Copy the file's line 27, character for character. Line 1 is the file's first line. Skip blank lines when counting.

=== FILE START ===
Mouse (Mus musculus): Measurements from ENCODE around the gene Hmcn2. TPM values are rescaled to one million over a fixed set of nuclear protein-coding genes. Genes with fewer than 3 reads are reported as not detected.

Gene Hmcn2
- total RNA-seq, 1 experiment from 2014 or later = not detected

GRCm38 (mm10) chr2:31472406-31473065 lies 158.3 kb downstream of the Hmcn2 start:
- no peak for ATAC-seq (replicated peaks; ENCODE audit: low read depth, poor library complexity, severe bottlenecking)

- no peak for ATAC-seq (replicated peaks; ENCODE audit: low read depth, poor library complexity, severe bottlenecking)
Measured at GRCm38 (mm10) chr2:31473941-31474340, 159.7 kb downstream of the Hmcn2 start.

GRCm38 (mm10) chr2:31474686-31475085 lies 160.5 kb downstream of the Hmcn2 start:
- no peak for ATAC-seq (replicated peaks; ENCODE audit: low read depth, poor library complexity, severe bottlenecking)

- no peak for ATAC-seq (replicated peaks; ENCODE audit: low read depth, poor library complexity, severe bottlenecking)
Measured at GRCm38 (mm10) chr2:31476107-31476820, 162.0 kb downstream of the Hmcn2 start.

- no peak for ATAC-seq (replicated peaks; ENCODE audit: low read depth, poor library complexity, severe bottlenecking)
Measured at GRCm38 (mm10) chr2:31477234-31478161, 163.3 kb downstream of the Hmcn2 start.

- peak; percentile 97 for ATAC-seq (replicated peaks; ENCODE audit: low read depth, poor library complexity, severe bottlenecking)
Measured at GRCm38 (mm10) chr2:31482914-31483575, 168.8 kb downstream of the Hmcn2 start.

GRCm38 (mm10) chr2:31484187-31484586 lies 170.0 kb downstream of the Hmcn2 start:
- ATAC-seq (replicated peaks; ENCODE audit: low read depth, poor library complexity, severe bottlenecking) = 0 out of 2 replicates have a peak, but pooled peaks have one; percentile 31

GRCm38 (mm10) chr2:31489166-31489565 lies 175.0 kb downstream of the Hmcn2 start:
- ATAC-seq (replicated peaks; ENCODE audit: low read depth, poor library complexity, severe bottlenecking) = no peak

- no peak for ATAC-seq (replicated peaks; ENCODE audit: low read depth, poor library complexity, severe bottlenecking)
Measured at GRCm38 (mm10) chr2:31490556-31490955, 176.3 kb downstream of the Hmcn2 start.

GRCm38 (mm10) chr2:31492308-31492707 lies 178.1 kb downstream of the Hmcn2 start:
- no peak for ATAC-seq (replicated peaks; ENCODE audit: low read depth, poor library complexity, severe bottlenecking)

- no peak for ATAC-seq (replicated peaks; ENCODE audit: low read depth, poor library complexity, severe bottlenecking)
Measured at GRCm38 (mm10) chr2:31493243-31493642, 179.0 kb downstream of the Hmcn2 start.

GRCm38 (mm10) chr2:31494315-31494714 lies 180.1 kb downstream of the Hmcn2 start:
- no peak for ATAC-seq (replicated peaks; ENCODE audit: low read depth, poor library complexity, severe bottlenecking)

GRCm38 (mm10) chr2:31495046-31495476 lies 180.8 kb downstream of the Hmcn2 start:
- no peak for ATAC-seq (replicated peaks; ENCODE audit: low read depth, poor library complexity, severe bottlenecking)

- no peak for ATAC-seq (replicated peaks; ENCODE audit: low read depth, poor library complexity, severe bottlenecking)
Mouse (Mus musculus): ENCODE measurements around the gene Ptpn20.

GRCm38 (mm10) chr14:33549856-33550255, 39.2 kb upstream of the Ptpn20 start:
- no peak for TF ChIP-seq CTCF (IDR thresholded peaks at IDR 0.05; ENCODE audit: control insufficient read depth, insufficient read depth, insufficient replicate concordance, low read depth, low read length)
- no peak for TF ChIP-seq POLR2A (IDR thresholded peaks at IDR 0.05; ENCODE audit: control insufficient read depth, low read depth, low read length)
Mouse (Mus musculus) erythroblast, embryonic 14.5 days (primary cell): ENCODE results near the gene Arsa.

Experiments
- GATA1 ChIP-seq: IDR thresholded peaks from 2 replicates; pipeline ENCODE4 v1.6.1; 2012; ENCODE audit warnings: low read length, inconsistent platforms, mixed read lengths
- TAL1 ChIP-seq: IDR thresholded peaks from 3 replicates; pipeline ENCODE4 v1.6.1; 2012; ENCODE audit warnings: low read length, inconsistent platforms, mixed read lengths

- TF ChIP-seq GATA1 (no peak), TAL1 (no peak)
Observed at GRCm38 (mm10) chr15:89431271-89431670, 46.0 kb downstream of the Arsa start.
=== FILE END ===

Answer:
- no peak for ATAC-seq (replicated peaks; ENCODE audit: low read depth, poor library complexity, severe bottlenecking)